The illusion that is propagated by writers’ workshops and a publishing industry that favors efficiency and short-term profit is that writers write in order to make something: a book, a story, a commodity. We don’t. Writers who are really writing are not writing toward anything, but rather away from something. We are writing out of fear. A friend once told me that Dostoevsky was publishing The Idiot in serial form as he was writing it, having received a healthy advance, and as he got on with the book, and as the writing became slower and more painstaking, serial publication and the deadlines imposed by his publisher started to catch up to him. This idea of Dostoevsky has always stuck with me, as my image of a very particular kind of writer: the writing animal: pursued, in flight, afraid of being unable to finish in time. And Beckett, when he wrote that twenty-page final sentence of The Unnamable, was also writing out of fear, but a different kind of fear, and perhaps more terrible yet: the fear of what lies ahead, the fear of what comes after the language has stopped. I can imagine that when Beckett finally came to that last sentence, when he could not put it off any longer or delay it because despite himself he had arrived, because there was nothing left to say to keep it at bay, he must have trembled, he must have shuddered, I imagine that there was nausea and fever but that the only option, at that point, other than going on, was to stop, and this is what he feared in the first place; I imagine that he began that sentence and then couldn’t end it, could not bear to end it, could not face what came after he ended it, and so he went on, for twenty pages in the edition that I was reading in that lacunae, twenty pages of clause after clause on top of clause within clause, clause enclosed within clause like a body within a train within a tunnel beneath the ground, inside a cocoon of cocoons, until finally he found a different tunnel, a way out, or a way back in, in the form of a promise or a declaration or perhaps a lie: “I’ll go on.”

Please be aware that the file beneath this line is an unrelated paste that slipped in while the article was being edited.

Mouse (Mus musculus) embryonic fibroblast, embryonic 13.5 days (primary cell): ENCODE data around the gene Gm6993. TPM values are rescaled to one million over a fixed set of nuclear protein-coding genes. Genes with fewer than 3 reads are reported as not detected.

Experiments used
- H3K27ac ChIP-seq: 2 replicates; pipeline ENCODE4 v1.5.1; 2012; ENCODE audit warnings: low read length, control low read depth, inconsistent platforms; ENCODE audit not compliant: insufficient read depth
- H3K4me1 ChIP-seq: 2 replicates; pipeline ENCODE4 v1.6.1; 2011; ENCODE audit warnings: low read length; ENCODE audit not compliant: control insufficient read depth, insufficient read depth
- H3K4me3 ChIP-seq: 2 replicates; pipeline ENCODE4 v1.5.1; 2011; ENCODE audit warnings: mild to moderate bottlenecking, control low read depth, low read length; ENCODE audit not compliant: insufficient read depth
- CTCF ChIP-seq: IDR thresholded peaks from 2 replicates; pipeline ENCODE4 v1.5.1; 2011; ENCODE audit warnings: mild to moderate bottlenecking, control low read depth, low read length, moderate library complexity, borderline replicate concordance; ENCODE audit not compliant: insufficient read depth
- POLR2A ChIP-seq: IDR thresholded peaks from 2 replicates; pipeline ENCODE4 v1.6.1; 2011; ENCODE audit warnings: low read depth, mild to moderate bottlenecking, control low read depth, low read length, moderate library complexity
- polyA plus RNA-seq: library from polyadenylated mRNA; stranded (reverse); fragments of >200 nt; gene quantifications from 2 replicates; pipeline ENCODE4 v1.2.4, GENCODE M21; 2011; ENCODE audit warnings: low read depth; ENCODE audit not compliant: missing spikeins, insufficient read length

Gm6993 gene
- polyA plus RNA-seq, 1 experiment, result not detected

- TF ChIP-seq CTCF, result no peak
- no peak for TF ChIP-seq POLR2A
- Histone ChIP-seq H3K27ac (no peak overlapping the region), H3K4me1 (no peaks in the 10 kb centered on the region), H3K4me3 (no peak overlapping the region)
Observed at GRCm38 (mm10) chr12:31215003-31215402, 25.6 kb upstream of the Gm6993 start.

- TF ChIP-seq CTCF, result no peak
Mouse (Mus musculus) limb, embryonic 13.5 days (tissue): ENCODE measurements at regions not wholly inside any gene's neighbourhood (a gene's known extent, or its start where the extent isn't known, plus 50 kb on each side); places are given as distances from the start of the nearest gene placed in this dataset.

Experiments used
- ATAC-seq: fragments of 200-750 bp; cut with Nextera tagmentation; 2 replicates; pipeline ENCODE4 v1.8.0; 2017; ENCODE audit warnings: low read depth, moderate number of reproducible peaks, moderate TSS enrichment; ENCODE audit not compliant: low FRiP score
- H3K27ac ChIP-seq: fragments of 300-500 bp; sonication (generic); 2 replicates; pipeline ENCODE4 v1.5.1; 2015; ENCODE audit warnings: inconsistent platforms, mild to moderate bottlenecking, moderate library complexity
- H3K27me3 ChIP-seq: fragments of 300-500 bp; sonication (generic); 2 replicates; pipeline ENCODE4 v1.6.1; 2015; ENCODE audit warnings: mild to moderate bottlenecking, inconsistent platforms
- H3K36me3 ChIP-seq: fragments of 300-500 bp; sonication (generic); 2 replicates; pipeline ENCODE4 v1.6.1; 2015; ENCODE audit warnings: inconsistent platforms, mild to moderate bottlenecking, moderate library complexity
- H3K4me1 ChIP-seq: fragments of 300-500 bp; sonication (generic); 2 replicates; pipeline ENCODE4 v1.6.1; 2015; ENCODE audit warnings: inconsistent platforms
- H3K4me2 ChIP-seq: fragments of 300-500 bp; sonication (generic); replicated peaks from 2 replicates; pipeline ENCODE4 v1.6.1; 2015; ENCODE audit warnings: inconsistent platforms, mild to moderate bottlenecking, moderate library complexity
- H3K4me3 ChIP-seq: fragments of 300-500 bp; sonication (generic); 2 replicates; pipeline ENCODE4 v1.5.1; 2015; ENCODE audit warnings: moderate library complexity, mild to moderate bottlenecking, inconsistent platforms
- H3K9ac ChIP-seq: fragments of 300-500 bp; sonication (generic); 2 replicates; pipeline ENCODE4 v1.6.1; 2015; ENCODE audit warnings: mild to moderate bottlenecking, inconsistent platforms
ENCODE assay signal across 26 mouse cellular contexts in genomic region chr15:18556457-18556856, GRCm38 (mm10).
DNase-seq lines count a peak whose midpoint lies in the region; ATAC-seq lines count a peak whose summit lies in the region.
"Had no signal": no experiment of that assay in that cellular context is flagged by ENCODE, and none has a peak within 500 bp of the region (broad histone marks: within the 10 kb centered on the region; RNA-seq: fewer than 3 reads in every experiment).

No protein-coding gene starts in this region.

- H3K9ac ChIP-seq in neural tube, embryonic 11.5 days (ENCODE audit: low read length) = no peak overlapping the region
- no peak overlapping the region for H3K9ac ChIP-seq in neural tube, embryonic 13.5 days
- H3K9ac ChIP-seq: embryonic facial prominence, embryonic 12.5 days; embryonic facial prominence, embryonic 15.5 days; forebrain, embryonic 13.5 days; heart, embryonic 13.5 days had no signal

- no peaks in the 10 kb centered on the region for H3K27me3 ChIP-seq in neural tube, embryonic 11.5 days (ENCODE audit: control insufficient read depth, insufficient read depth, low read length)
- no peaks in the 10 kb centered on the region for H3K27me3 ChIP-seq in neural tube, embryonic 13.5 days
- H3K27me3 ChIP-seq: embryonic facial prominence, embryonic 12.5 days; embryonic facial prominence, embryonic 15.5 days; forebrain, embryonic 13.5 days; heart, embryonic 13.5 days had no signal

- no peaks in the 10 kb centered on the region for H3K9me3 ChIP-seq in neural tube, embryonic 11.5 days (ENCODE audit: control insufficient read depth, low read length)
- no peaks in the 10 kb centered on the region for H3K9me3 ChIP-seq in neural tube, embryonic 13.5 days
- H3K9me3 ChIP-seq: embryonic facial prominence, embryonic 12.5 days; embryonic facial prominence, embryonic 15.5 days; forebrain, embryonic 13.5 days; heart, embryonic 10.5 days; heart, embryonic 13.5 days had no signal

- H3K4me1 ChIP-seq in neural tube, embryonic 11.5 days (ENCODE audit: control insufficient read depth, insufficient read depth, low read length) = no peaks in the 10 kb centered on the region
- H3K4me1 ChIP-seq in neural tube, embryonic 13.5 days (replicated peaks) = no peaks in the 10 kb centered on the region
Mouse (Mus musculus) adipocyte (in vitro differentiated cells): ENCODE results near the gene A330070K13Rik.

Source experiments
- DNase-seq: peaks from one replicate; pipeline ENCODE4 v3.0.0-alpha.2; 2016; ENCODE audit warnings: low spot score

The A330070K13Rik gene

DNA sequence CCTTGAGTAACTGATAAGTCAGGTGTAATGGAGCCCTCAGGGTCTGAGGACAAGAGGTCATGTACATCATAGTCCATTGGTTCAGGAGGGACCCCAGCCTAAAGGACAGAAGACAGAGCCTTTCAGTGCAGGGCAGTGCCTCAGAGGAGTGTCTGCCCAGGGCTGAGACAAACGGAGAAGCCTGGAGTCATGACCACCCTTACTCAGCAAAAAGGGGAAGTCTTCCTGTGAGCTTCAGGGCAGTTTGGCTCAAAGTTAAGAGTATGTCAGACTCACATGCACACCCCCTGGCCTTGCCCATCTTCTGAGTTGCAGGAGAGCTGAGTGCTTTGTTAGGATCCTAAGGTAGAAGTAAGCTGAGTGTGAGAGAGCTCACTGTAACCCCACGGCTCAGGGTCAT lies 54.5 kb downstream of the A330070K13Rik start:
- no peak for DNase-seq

In the end, Beckett was cowardly. He was afraid to face what came after, when the language and the telling were over, and so finally he did not. Dostoevsky, publishing serially as he wrote, was pursued by the beginning, by that implicit promise of an end, and I find some satisfaction in thinking of the writer this way, writing on the run. Real action writing. But Beckett, either the last modernist or the first postmodernist depending on which scholar you ask, marked a new kind of flight: flight backwards, or toward the interior, away from the terrible silence that succeeds the end.